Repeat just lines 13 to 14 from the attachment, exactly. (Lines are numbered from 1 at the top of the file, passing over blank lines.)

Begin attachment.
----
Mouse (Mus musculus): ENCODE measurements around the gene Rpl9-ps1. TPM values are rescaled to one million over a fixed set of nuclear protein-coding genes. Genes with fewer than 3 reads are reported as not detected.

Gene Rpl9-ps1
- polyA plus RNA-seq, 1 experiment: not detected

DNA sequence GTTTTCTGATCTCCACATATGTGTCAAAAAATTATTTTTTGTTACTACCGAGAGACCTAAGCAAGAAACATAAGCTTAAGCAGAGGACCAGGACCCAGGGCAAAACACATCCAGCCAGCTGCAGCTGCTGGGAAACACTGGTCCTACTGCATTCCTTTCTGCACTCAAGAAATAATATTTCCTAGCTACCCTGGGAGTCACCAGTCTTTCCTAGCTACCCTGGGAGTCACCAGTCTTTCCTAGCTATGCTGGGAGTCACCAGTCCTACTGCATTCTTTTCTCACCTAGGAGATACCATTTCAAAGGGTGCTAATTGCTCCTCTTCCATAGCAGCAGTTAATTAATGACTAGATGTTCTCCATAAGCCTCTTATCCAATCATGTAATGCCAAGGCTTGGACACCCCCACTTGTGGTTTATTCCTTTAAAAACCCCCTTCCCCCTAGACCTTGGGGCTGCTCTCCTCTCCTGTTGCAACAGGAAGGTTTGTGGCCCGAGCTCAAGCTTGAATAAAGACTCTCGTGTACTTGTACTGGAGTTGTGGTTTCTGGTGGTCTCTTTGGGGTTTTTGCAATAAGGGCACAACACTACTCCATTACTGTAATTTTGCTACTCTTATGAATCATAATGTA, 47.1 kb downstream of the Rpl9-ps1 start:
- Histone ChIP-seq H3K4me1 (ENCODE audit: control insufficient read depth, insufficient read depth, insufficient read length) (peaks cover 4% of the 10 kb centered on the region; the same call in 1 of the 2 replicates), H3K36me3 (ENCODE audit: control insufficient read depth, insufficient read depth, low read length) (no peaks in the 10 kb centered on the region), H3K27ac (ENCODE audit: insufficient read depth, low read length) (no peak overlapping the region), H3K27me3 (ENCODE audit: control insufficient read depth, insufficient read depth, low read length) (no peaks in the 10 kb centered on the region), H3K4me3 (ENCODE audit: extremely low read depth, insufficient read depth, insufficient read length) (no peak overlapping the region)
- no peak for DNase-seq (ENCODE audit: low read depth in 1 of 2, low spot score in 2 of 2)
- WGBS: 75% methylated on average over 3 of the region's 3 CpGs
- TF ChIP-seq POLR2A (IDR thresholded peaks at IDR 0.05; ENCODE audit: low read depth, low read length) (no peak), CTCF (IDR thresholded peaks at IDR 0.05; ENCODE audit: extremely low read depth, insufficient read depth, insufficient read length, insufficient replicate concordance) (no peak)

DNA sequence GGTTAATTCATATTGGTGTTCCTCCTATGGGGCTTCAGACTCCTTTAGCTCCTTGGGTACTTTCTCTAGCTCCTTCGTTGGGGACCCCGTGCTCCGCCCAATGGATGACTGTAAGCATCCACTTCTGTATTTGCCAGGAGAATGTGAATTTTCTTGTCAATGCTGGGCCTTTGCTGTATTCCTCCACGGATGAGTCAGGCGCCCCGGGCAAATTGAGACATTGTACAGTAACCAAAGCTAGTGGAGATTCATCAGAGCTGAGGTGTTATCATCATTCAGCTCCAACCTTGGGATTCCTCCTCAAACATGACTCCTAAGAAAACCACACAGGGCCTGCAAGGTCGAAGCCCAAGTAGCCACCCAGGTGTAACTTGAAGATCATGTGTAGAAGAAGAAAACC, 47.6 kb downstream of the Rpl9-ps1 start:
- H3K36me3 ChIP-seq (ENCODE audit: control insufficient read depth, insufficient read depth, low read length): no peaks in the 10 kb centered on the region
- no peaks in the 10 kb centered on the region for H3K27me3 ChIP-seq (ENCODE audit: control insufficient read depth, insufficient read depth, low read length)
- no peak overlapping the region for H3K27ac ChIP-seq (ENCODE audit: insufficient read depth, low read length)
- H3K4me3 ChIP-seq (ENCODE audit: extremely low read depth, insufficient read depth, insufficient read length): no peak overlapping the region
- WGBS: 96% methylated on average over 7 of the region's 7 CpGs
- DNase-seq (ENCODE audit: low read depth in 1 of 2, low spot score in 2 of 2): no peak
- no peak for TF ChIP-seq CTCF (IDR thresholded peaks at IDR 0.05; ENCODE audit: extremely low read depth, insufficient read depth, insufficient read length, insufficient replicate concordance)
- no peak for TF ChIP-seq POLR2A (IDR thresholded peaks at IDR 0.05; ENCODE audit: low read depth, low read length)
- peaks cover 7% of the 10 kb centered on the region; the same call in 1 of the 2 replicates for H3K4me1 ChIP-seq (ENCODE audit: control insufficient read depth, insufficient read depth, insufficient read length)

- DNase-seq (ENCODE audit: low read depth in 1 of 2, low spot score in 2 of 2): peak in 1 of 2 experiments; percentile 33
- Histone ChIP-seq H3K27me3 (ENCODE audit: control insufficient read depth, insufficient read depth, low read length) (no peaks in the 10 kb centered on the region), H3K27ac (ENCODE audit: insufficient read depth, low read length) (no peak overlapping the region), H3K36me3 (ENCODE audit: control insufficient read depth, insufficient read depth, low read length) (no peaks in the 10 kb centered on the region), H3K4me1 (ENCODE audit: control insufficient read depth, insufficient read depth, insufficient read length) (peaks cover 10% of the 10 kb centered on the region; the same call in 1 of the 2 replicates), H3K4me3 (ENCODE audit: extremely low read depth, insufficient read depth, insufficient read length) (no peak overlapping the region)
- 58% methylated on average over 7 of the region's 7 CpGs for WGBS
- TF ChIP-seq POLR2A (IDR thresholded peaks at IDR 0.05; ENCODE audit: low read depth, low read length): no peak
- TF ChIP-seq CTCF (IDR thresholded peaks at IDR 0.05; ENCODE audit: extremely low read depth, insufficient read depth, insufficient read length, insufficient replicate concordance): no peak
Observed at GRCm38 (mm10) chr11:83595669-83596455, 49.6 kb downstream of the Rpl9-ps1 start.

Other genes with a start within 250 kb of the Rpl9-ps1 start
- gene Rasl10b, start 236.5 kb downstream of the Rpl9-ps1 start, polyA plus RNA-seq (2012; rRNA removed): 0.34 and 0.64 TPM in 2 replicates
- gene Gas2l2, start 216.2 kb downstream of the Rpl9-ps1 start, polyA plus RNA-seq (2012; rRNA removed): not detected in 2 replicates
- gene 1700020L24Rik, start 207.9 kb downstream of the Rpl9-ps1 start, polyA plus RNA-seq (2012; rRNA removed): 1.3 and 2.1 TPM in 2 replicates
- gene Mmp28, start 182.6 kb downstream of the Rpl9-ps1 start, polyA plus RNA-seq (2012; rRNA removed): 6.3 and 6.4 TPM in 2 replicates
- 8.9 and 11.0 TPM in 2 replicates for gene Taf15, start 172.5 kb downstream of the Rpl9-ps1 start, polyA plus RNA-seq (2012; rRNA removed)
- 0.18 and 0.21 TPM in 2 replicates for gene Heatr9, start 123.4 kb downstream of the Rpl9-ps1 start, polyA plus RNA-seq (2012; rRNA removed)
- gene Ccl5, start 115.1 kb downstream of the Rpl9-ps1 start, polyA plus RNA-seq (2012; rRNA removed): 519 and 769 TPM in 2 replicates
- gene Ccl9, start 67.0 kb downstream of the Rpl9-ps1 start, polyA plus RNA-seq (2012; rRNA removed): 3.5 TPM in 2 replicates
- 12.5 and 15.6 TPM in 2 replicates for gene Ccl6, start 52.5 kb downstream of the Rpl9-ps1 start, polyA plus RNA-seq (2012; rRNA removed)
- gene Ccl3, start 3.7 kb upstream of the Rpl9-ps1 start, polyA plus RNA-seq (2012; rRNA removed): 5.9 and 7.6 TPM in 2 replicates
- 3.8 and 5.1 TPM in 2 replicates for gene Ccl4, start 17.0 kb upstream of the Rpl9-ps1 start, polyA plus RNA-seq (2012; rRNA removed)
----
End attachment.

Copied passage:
- H3K4me3 ChIP-seq (ENCODE audit: extremely low read depth, insufficient read depth, insufficient read length): no peak overlapping the region
- WGBS: 96% methylated on average over 7 of the region's 7 CpGs